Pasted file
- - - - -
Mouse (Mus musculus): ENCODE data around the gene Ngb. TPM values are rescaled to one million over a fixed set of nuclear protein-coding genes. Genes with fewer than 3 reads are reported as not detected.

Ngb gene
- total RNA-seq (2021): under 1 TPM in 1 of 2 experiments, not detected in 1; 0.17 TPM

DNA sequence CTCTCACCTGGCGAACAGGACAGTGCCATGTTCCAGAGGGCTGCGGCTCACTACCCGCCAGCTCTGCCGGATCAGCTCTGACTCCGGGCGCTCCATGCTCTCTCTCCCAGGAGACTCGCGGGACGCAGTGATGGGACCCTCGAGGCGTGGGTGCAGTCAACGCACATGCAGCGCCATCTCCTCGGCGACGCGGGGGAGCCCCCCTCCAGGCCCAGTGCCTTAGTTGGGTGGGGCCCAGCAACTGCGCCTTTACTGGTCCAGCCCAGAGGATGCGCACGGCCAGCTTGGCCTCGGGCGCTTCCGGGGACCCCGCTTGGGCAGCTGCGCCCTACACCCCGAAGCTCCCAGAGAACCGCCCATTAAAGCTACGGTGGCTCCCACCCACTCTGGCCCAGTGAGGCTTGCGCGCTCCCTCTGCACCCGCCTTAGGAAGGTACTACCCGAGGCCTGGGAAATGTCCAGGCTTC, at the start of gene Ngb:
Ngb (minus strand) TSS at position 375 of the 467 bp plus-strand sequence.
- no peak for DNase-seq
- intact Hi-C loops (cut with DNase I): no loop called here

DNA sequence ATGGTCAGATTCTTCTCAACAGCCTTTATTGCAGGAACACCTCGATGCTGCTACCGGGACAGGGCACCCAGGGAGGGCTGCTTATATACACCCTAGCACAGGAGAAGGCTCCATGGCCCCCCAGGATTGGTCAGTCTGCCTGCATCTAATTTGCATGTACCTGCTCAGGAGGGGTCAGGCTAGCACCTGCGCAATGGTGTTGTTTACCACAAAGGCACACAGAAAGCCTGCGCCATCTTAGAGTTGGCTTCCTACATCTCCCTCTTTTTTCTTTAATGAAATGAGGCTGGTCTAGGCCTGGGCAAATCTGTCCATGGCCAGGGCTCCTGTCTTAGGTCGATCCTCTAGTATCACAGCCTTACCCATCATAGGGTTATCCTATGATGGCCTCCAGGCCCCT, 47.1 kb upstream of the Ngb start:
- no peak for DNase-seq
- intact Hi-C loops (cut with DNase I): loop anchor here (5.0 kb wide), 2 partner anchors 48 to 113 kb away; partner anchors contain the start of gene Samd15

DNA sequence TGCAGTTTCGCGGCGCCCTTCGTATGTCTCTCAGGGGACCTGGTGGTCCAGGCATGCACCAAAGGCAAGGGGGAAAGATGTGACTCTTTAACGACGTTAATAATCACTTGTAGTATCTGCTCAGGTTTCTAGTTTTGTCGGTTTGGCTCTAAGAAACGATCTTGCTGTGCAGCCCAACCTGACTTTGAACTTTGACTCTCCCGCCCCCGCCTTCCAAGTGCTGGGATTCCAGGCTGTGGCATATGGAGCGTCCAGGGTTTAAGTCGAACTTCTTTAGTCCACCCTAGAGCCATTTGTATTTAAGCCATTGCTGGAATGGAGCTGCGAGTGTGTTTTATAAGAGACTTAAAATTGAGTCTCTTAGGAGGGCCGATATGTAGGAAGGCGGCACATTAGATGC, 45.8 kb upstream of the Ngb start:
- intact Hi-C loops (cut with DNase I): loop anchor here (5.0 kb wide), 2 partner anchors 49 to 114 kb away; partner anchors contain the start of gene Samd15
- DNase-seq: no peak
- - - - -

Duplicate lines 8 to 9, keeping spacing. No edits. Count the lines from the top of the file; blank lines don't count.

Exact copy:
DNA sequence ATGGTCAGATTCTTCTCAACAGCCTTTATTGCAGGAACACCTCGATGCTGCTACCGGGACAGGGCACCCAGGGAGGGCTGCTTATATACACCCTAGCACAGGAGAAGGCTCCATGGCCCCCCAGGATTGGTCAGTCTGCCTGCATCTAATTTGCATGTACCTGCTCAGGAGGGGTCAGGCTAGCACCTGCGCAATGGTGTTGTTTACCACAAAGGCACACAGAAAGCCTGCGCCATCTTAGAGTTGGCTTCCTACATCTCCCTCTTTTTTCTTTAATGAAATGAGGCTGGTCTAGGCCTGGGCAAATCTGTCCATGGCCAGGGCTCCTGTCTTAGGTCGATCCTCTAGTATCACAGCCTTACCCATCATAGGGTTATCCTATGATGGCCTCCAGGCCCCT, 47.1 kb upstream of the Ngb start:
- no peak for DNase-seq